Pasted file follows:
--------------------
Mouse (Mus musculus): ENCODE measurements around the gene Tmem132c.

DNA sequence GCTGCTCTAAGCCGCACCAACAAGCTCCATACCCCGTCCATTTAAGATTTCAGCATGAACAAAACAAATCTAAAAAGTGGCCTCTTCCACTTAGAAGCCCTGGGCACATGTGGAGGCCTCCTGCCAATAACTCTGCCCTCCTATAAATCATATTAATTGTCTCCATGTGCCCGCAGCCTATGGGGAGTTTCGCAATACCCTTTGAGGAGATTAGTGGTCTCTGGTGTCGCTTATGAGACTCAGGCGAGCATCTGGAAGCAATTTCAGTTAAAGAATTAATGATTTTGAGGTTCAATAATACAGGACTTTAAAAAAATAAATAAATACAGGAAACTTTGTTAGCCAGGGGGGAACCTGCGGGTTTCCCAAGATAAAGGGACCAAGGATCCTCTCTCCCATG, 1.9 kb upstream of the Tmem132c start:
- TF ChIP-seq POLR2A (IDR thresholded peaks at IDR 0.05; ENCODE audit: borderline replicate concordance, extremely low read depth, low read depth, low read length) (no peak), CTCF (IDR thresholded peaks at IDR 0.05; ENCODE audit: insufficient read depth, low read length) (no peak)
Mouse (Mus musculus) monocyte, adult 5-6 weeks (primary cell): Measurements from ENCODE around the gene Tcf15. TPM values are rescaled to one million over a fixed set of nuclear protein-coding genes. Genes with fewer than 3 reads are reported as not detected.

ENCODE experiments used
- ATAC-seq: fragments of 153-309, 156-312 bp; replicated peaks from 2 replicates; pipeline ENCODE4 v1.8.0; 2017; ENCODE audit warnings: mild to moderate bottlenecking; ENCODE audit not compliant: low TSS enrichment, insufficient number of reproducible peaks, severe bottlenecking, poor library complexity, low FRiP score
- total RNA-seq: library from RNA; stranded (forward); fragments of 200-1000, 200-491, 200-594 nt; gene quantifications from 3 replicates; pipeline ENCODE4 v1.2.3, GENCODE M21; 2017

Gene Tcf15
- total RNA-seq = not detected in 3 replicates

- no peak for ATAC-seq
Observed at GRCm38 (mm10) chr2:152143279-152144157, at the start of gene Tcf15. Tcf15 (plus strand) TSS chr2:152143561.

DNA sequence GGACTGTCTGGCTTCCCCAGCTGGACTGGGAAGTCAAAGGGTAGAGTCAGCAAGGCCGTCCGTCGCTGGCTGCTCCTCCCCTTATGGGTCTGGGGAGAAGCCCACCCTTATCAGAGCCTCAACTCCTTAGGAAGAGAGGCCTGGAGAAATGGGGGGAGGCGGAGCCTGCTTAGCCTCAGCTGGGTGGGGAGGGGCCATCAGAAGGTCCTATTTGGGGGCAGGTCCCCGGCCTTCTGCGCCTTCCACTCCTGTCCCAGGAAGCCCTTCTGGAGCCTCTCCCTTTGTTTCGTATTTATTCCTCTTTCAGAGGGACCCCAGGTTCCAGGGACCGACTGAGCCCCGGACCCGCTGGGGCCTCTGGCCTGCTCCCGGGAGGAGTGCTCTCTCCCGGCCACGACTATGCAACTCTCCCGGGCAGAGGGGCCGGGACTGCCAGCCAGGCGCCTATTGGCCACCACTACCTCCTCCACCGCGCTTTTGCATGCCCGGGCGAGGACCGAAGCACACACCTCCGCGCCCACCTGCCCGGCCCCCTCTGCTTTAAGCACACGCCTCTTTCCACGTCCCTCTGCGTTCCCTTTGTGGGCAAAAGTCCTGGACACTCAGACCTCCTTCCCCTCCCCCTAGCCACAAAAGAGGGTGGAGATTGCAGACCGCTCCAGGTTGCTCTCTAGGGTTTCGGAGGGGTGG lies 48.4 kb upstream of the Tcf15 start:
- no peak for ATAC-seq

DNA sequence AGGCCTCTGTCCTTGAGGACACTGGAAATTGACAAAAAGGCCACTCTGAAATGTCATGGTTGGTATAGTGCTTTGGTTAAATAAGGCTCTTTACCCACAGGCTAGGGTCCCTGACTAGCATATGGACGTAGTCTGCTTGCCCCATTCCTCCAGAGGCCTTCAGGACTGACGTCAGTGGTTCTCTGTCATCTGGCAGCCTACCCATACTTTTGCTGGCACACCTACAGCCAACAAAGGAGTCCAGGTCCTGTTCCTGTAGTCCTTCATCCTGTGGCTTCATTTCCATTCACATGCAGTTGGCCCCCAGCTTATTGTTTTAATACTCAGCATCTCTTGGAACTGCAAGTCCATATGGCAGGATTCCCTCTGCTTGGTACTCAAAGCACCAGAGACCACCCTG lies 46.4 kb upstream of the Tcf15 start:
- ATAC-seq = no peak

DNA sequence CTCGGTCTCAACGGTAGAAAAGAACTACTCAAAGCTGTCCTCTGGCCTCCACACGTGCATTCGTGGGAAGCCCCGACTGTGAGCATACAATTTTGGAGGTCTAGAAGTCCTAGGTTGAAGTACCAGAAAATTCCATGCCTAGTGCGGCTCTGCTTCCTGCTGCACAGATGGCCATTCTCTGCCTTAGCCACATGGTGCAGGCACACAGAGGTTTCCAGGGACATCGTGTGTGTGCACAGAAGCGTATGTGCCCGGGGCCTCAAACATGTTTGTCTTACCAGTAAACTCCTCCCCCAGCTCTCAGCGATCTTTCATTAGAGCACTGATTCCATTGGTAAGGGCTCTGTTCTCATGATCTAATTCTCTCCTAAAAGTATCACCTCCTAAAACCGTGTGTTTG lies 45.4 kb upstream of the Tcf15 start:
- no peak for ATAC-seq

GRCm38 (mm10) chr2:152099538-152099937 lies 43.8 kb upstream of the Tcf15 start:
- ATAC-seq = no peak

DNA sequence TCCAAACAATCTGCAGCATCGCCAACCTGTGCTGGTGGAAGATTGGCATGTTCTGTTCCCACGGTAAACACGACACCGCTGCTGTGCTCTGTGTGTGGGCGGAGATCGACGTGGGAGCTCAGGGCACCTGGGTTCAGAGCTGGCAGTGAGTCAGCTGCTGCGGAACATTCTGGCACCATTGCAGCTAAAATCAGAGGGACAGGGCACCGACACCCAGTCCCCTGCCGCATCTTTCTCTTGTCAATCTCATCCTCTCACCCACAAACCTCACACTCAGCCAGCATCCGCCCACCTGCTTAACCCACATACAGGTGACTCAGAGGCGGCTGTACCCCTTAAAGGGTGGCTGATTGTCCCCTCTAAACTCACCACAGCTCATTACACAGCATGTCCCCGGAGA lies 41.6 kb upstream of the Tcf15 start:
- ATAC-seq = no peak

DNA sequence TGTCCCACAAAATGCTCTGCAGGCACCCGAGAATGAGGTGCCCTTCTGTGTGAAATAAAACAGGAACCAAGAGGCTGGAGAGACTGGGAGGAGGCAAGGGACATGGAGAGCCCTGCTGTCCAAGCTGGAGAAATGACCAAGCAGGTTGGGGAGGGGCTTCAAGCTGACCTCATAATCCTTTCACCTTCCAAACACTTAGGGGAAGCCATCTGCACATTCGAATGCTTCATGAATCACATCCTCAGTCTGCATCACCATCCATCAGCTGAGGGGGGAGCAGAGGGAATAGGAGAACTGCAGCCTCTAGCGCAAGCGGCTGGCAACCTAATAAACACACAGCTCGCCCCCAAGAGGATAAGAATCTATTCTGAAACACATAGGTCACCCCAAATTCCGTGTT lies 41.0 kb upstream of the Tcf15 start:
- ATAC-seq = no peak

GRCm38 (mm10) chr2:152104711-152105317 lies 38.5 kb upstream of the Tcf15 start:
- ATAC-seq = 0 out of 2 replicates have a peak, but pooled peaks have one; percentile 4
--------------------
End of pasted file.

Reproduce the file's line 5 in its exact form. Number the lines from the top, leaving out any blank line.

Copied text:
ENCODE experiments used